Given the extreme conditions a worker finds in his ambient environment, it is not unusual that weight within the vest or an unintended movement could cause one of the two coat rack loops 31 to part within the expected lifespan of the vest. Rather than to cause a worker to use the vest without the very useful coat rack loop 31, the second provides redundancy. Redundant as well to the pair of coat rack loops 31, a communicating grommet 15 is used to both securely fasten the coat rack loops 31 to the vest 10, but also to allow for insertion of a loop through the grommet 15 as needed with a stop knot to secure it to the vest 10 or simply to provide the grommet 15 itself as a means of engaging a coat rack. In any regard, the useful life of the vest is in no way shortened by damage to the coat rack loops 31. Additionally, the loop 31 and the grommet 15 can each function as a hard point allowing possible securing of equipment or packs at either spot for carrying to or through a worksite.

Much of the time, weather in which workers find themselves can be changeable, especially on most construction and logging tasks, as employers are generally highly motivated to press progress on projects where the window of opportunity might be bounded by inclement weather on either temporal side. That being the case, days may include both, for example, portions having drizzle and others having bright sunshine; and temperatures might vary from the fifties to the eighties in temperature in those boundary days. As such, neither a long-sleeve nor even a half-sleeve garment is useful throughout the entire day when, at some point, the fabric of the garment is only tolerable in a sleeveless configuration to enhance ventilation as against the heat of the sun during the sunny portions of the day.

In a further embodiment of the invention (illustrated in FIG. 11), then, the vest 10 includes a zipper 33 which follows a boundary of each of a yoke 37 and a sleeve 39 which may be of either a half-sleeve or full-sleeve along an armhole 35 the yoke 37 defines. As configured, the zipper 33 is configured to be fully separable and thereby to allow attachment and detachment of the sleeves or half-sleeves as weather and comfort dictate.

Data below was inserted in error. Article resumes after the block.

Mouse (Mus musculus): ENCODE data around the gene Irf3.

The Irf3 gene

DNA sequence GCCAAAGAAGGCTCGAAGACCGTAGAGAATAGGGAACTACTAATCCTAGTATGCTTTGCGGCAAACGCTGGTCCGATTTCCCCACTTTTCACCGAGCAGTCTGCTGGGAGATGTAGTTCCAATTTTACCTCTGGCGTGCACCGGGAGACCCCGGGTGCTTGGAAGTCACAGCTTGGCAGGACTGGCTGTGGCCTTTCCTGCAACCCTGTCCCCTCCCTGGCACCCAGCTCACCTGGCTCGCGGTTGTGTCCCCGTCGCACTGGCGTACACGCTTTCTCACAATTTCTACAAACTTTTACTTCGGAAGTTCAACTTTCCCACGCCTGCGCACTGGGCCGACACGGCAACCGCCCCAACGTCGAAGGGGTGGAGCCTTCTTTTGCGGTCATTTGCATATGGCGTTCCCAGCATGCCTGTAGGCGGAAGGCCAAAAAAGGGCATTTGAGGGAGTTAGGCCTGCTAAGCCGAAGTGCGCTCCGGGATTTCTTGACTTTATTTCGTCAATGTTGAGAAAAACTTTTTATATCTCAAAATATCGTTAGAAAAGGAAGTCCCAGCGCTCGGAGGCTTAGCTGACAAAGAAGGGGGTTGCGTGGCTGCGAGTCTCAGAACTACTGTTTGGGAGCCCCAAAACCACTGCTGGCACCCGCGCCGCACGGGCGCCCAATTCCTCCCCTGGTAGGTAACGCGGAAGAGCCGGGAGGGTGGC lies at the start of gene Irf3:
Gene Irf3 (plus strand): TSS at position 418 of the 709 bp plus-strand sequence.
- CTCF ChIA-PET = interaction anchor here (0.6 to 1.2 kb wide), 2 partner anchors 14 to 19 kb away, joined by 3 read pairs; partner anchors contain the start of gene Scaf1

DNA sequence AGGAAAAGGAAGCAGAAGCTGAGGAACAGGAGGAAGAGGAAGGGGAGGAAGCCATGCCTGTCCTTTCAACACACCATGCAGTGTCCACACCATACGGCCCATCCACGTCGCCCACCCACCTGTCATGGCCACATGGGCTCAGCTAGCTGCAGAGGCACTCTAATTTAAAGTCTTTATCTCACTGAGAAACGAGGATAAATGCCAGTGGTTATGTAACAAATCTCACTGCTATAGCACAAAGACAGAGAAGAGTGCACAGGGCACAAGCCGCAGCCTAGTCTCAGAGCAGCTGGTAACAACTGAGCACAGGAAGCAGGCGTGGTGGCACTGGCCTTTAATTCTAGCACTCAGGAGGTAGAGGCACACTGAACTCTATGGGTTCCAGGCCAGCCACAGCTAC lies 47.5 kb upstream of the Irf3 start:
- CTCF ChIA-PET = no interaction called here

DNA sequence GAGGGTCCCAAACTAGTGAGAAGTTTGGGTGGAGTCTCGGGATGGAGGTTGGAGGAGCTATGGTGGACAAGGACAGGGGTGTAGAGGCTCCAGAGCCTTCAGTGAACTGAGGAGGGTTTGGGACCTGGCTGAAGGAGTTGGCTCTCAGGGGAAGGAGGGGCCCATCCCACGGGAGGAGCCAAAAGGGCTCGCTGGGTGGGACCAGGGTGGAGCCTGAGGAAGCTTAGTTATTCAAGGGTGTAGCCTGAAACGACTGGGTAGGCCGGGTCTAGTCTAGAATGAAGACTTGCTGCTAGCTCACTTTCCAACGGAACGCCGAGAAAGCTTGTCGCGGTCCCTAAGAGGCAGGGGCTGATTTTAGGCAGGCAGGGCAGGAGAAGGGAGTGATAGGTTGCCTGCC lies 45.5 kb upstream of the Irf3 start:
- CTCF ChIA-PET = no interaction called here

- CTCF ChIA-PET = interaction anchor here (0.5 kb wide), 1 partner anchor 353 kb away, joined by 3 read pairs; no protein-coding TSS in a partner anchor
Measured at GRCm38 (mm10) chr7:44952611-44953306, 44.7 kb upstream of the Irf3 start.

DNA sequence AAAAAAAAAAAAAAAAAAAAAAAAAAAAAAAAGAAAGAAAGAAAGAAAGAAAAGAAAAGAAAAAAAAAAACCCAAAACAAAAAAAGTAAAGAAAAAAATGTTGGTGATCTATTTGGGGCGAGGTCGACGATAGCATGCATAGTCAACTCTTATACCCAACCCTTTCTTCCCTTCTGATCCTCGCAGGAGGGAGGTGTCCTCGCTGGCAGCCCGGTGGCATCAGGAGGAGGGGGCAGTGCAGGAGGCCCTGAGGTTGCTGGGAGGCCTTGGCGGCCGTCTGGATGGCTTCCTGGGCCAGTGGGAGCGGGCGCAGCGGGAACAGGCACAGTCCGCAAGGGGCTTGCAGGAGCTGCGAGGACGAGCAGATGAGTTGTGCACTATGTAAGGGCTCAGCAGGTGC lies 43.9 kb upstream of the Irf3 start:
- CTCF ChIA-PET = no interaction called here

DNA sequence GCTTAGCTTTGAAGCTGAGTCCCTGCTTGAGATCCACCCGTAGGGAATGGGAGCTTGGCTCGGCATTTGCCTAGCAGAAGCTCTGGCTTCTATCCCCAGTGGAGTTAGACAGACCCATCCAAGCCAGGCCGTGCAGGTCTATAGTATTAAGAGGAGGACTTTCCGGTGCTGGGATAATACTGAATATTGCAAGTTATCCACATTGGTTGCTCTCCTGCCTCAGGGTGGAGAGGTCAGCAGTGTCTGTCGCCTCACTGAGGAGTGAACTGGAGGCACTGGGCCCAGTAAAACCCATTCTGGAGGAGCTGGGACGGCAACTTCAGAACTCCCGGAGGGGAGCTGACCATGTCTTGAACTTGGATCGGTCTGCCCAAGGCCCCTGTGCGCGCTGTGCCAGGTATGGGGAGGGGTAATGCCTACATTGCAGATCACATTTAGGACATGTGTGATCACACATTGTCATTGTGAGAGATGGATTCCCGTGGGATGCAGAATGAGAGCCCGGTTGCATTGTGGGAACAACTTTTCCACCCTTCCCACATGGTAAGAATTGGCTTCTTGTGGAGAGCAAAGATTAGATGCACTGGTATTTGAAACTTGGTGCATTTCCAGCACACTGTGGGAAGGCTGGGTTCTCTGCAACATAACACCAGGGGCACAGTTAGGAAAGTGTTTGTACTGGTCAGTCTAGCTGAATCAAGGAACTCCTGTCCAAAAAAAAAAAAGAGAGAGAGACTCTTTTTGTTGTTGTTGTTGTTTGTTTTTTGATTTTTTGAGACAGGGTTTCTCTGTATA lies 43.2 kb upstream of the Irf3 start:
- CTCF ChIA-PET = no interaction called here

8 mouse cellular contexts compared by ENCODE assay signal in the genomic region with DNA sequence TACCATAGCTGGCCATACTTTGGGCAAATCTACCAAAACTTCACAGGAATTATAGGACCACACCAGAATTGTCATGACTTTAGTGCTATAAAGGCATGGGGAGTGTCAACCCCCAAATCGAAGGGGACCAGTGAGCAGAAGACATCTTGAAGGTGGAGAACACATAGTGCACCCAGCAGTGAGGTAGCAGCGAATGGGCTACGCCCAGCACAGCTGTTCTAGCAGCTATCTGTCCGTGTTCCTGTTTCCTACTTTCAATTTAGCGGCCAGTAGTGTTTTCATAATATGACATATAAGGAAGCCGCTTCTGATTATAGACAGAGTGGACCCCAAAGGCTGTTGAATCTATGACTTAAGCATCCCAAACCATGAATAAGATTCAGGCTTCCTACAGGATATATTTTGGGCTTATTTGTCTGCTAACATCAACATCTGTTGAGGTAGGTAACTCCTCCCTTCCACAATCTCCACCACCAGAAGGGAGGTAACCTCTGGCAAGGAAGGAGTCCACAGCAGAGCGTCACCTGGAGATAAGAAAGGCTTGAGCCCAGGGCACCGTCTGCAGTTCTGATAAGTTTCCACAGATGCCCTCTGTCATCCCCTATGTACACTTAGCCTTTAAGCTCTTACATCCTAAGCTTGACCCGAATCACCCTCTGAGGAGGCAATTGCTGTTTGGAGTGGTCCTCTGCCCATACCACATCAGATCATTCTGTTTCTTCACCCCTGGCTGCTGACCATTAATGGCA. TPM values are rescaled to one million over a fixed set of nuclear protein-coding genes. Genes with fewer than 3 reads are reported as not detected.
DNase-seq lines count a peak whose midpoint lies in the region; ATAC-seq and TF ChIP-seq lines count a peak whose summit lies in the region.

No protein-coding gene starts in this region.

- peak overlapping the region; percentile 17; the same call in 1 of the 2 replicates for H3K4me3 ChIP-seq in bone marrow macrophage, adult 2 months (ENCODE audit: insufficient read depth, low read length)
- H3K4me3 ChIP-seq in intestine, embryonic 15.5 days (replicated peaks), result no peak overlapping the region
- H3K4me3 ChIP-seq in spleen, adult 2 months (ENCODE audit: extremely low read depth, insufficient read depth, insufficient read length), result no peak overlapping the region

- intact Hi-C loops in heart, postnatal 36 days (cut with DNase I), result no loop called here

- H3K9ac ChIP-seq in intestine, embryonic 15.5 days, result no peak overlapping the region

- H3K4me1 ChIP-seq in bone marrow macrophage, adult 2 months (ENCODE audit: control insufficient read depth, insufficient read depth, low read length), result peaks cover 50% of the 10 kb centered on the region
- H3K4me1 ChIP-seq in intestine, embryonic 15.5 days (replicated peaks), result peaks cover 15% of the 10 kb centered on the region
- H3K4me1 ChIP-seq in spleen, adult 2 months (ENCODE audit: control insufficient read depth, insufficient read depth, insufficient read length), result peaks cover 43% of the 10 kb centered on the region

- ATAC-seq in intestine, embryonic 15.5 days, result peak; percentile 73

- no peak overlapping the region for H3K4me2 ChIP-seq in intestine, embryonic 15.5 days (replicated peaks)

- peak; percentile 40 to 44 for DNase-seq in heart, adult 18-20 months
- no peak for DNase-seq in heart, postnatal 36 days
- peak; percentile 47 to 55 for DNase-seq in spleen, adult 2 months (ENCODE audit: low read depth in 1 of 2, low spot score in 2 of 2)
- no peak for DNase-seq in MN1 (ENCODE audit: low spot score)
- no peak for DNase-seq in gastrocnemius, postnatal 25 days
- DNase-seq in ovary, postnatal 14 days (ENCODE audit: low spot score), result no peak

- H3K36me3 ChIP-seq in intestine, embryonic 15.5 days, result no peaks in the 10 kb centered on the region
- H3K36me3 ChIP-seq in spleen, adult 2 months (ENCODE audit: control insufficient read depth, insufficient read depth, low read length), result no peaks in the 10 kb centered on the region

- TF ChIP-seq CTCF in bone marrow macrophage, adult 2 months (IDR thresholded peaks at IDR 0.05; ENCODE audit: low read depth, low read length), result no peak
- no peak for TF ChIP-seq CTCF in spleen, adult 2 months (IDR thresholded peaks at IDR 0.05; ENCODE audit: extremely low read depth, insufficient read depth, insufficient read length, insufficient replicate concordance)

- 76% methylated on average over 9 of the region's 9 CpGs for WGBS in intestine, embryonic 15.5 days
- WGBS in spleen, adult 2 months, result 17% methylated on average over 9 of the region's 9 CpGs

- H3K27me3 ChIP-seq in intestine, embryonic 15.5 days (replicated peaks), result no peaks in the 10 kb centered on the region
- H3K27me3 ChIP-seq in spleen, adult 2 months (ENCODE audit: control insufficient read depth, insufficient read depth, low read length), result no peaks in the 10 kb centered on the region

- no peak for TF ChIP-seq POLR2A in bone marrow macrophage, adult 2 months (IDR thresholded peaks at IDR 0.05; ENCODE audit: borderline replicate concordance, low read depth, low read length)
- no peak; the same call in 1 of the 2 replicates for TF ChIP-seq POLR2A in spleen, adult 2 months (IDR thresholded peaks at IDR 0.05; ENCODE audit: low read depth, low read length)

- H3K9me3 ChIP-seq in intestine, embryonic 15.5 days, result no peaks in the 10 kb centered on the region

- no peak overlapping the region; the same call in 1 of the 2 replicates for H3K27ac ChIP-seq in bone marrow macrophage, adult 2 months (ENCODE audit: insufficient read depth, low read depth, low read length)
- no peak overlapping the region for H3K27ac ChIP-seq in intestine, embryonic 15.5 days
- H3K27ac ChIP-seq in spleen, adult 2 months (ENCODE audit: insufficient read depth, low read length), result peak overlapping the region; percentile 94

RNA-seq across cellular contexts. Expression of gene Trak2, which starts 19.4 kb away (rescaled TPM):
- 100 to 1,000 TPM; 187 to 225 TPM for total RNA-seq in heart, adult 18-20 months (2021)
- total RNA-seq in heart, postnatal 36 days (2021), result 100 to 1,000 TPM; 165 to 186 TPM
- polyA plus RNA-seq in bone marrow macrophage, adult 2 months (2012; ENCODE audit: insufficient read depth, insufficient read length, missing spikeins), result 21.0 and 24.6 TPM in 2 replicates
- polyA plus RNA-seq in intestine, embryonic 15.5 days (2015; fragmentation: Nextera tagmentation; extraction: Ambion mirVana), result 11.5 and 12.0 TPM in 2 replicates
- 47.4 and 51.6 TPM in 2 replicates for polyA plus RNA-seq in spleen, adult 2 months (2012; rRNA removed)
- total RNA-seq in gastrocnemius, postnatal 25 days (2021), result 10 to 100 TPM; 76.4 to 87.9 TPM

While the preferred embodiment of the invention has been illustrated and described, as noted above, many changes can be made without departing from the spirit and scope of the invention.


1. An ANSI/ISEA 107-2010-compliant garment comprising:

a body defining two armholes, having a placket that further defines a neckhole and through which male and female snap elements are arrayed in opposed relationship so as to function as fasteners holding opposing portions of the placket together when the male and female elements are joined;
the body including a front tail and a rear tail, the rear tail being cut to be longer than the front tail to lend greater rain and wind protection to the wearer even as the wearer may flex;
the body includes: two breast pockets being first patch pockets and having first flap covers; two hand warming pockets, the hand warming pockets being patch pockets oriented to receive hands with wrists aligned at an angle comfortable to the wearer and each further comprising a second patch pocket having a second flap cover, the second patch pocket configured to overlay the hand warming pocket; and a trough pocket extending over the rear tail and defining two hand entry points in opposed relation such that a user can comfortably reach within the trough pocket to deposit or withdraw contents;
the body defining a front and a rear half, the front half being tethered to the rear half by straps on opposing sides, each strap located beneath a respective armhole, the straps being adjustable in length to tailor the body to a user; and
retro-reflective tape being arrayed and fixed to the body in a manner to provide compliance with ANSI/ISEA 107-2010.

2. The garment of claim 1 wherein the front and rear halves are further joined by a mesh fabric configured to admit air to the body in vents in opposed relation, each vent beneath its respective armhole.

3. The garment of claim 1, further comprising a sleeve zipper, the sleeve zipper configured to join a sleeve to the body at the armhole when the zipper is completely closed and to detach the sleeve from the body when the zipper is completely opened.

4. The garment of claim 1, wherein the first patch pockets are further configured to define at least one pen tube to cradle a pen in the first patch pockets.

5. The garment of claim 1, wherein the first flap covers define holes bounded by grommets set into the flap, the grommets being sized to admit plastic film tape whereby the first patch pockets can serve as plastic film tape dispensers.

Patent History

Publication number: 20140289929
Type: Application
Filed: Nov 1, 2013
Publication Date: Oct 2, 2014
Inventor: Matt Stansberry (Seattle, WA)
Application Number: 14/070,352


Current U.S. Class: Vests (2/102)
International Classification: A41D 1/04 (20060101);